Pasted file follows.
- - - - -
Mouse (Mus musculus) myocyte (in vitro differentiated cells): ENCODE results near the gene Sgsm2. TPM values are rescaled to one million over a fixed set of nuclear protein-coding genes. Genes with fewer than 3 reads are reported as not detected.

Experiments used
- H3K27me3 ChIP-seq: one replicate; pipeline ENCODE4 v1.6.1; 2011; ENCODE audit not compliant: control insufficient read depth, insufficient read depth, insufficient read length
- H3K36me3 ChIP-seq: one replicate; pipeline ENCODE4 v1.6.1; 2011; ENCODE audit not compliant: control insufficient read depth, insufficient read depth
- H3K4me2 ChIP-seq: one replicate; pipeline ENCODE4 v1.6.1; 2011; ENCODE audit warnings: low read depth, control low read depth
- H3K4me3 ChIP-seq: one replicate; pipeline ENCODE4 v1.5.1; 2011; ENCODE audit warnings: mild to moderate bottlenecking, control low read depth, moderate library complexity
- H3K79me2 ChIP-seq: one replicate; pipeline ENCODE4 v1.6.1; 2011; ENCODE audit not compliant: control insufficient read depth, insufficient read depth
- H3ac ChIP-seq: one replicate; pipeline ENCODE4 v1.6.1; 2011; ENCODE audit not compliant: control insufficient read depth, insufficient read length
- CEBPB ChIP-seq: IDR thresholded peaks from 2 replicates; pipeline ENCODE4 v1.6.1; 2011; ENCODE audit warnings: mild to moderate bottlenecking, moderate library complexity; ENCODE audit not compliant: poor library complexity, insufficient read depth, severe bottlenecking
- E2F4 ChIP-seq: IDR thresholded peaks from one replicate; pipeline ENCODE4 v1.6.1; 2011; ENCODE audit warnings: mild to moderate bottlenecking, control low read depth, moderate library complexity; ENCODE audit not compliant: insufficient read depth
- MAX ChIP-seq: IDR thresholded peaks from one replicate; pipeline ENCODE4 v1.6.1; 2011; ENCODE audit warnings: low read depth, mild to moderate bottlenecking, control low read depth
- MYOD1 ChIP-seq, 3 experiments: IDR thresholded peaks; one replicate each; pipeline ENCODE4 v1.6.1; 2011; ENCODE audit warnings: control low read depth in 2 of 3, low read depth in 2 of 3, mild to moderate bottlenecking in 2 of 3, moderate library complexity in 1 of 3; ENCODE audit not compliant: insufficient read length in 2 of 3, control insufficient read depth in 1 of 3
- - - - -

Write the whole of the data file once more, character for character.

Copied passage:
Mouse (Mus musculus) myocyte (in vitro differentiated cells): ENCODE results near the gene Sgsm2. TPM values are rescaled to one million over a fixed set of nuclear protein-coding genes. Genes with fewer than 3 reads are reported as not detected.

Experiments used
- H3K27me3 ChIP-seq: one replicate; pipeline ENCODE4 v1.6.1; 2011; ENCODE audit not compliant: control insufficient read depth, insufficient read depth, insufficient read length
- H3K36me3 ChIP-seq: one replicate; pipeline ENCODE4 v1.6.1; 2011; ENCODE audit not compliant: control insufficient read depth, insufficient read depth
- H3K4me2 ChIP-seq: one replicate; pipeline ENCODE4 v1.6.1; 2011; ENCODE audit warnings: low read depth, control low read depth
- H3K4me3 ChIP-seq: one replicate; pipeline ENCODE4 v1.5.1; 2011; ENCODE audit warnings: mild to moderate bottlenecking, control low read depth, moderate library complexity
- H3K79me2 ChIP-seq: one replicate; pipeline ENCODE4 v1.6.1; 2011; ENCODE audit not compliant: control insufficient read depth, insufficient read depth
- H3ac ChIP-seq: one replicate; pipeline ENCODE4 v1.6.1; 2011; ENCODE audit not compliant: control insufficient read depth, insufficient read length
- CEBPB ChIP-seq: IDR thresholded peaks from 2 replicates; pipeline ENCODE4 v1.6.1; 2011; ENCODE audit warnings: mild to moderate bottlenecking, moderate library complexity; ENCODE audit not compliant: poor library complexity, insufficient read depth, severe bottlenecking
- E2F4 ChIP-seq: IDR thresholded peaks from one replicate; pipeline ENCODE4 v1.6.1; 2011; ENCODE audit warnings: mild to moderate bottlenecking, control low read depth, moderate library complexity; ENCODE audit not compliant: insufficient read depth
- MAX ChIP-seq: IDR thresholded peaks from one replicate; pipeline ENCODE4 v1.6.1; 2011; ENCODE audit warnings: low read depth, mild to moderate bottlenecking, control low read depth
- MYOD1 ChIP-seq, 3 experiments: IDR thresholded peaks; one replicate each; pipeline ENCODE4 v1.6.1; 2011; ENCODE audit warnings: control low read depth in 2 of 3, low read depth in 2 of 3, mild to moderate bottlenecking in 2 of 3, moderate library complexity in 1 of 3; ENCODE audit not compliant: insufficient read length in 2 of 3, control insufficient read depth in 1 of 3